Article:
While watching the sometimes uneven but often very hilarious first season of NBC's Community on DVD, I had to wonder: Why don't more TV shows aiming for the funny take on college?
Teen shows often avoid it like the plague. Judd Apatow and his crew found gold - if for only one season - with Undeclared, the natural successor to Freaks and Geeks. But not until Joel McHale and his Spanish study group at Greendale Community College entered NBC's Thursday night lineup last fall has a show so successfully tapped into the contradiction that our four years or so of "higher learning" are often the silliest and most hedonistic time of people's lives.
Watching the first six or so episodes of Community, last fall and again back-to-back on DVD, I really wasn't sure NBC had a winner on its hands. One of the show's biggest assets on paper was also - at least to me - its biggest early problem: A little Joel McHale goes a long way.
His character, a former lawyer booted from his profession because he had a fraudulent college degree, has all the often-misplaced ego that he should have, but McHale just doesn't have the comic chops to make his Jeff Winger much more at all than a one-dimensional wise ass. The character would be much funnier if, like Jason Bateman's Michael Bluth on Arrested Development, he were more comically unaware of the fact that he's the king of crazy in a group that has tons of it.
It's when Community really became more of an ensemble production and tapped into all of its comedic assets - and the genuine geek bona fides of at least two of its stars - that the show really got into its groove. By the time Abed's (Danny Pudi) Dark Knight rescues McHale and a rather disastrously high Chevy Chase (dressed, naturally, as the Beastmaster) from a collapsing fort of tables and chairs at Annie's (Alison Brie) Halloween/Day of the Dead party in episode six ("Introduction to Statistics"), you knew this was like nothing else on TV right now in all the best ways.
From this turning point, Pudi's Abed and Donald Glover's Troy get a lot more screen time, and are naturally just very funny together. They also give the show its genuine geek appeal, making its frequent pop-culture spoofs hit their target much more often than they miss. It all comes together perfectly in season one when the two of them are serenading their rogue lab mouse, naturally named Fievel, to the strains of "Somewhere, Out There," as Senor Chang (the riotously funny Ken Jeong) is trying to salsa dance his way back into his ex-wife's heart to the Celtic sounds of Greene Day. This close to episode 10, "Environmental Science," is pretty much comic perfection.
And the women of Community more than hold their own in all this madness. Brie's Annie plays up her young eagerness, and finds a natural counterpart in Gillian Jacobs' prematurely jaded Britta, while Yvette Nicole Brown's Shirley turns what could have been a stock character - the overly religious black woman - into one who gives as good as she gets when the barbs really start to fly.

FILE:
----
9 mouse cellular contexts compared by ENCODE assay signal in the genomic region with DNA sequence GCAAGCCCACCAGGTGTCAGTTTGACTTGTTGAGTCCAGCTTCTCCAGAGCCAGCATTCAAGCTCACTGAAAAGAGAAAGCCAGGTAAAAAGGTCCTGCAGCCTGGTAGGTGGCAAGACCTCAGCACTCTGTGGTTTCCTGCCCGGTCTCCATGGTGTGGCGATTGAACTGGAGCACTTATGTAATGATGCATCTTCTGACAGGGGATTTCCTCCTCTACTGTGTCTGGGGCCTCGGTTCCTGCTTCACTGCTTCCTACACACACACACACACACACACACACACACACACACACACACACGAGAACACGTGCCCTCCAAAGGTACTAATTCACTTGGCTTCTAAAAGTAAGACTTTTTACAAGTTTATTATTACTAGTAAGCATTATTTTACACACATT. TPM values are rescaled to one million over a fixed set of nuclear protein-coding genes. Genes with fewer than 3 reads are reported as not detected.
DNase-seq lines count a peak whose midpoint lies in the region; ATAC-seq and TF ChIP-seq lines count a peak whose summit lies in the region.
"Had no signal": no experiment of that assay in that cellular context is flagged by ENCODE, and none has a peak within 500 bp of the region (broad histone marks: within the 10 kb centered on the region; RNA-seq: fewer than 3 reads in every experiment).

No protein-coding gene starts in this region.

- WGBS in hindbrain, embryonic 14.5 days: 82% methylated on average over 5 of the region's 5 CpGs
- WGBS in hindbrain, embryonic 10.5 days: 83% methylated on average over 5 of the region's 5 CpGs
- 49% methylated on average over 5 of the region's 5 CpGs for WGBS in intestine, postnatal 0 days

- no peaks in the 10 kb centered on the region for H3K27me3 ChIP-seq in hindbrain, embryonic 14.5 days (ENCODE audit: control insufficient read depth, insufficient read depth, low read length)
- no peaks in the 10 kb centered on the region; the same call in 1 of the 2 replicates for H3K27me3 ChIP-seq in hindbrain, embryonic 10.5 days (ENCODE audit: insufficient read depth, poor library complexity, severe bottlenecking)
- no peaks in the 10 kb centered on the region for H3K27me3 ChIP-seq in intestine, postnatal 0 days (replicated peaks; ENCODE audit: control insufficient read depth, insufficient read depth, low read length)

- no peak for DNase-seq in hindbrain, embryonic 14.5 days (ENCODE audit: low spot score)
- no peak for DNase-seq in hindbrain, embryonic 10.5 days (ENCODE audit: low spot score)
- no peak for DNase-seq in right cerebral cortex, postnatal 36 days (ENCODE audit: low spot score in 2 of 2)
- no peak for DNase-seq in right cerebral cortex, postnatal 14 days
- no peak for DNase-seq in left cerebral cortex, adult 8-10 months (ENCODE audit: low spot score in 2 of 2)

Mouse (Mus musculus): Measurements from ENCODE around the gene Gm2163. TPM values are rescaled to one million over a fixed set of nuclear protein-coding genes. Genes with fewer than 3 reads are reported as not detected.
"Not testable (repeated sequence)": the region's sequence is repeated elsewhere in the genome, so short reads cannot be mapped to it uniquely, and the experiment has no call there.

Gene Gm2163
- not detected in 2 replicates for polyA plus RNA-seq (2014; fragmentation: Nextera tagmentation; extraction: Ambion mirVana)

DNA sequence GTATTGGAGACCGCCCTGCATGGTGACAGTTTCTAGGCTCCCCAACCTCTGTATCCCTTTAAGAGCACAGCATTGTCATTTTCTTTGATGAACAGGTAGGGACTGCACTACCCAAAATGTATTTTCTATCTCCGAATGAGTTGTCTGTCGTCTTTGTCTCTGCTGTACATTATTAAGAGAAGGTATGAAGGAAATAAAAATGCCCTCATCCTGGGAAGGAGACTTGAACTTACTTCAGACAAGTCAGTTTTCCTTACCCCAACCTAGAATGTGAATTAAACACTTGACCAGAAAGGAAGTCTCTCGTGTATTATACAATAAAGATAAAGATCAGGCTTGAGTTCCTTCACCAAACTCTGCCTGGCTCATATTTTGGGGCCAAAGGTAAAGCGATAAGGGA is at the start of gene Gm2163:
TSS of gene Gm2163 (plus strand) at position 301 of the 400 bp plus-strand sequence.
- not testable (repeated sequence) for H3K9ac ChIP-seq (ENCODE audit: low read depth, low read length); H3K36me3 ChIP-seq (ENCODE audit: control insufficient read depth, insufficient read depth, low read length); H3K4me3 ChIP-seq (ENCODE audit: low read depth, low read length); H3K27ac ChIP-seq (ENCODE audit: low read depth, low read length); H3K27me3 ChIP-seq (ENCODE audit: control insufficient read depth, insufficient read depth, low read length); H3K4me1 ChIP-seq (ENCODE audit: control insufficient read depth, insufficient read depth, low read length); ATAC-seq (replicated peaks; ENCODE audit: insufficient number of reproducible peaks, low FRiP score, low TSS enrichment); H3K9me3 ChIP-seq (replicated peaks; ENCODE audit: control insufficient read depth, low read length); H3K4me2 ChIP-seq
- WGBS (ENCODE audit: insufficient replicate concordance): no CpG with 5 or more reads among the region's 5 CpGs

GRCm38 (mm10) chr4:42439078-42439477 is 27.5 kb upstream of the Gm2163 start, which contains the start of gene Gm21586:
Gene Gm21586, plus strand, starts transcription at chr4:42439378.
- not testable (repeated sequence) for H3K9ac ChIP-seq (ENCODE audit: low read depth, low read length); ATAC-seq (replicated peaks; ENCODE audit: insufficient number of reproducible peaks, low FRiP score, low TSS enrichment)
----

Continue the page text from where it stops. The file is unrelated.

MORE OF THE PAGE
As the show progressed, creator Dan Harmon kept injecting it with more and more genuine political incorrectness, giving it an edge sorely missing from so much of what passes now for situational comedy. That reaches its height in the "Basic Genealogy" episode, in which Abed's darkly veiled Muslim sister gets called, in short order, a black ghost and then Phantom Menace (it's OK to admit, that's very funny), and later, in a game of Pictionary, Pierce (Chase) draws about the most offensive thing you can think of for the word "windmill." It's all so incredibly wrong that it works just right.
Community hit its real season one peak, however, with the "Modern Warfare" episode, which manages to sharply skewer just about every sci-fi/action movie cliche you can think of in the space of 22 minutes or so. From the early moment when Pudi utters the line, "Come with me if you don't want paint on your clothes," you know (or at least I did) this will be the funniest prime time moment of the 2009-10 TV season. If you've never seen this show, which has risen to the top of NBC's Thursday lineup in my book, this one episode would make the perfect introduction.
Chief among the extras in this set are the commentaries featuring cast members for every single episode, only a few of which I've had the time to get through so far. Another feature that works very well is the outtakes featured on each disc. Rather than the usual clips of characters breaking out in giggles in the middle of their lines, they spotlight the natural give and take of some truly funny people and what most makes Community a real winner: What NBC has on its hands, for as long as it wants to keep it on the air, is a genuine comedy troupe on top of its game.
And does the mojo continue into season two? So far, solidly yes. The show bagged the quickest and perhaps biggest laugh of the new season by having Glover wake up in his Spider-Man pajamas to open the season, and last week's zombie episode "Epidemiology" was as fall-down funny as the pilot for Frank Darabont's The Walking Dead was utterly terrifying (and watching them back to back, as I did on the DVR, is a real trip.) The bottom line: Community is much more fun than I ever remember college being, and well worth tuning in for every Thursday night or on DVD.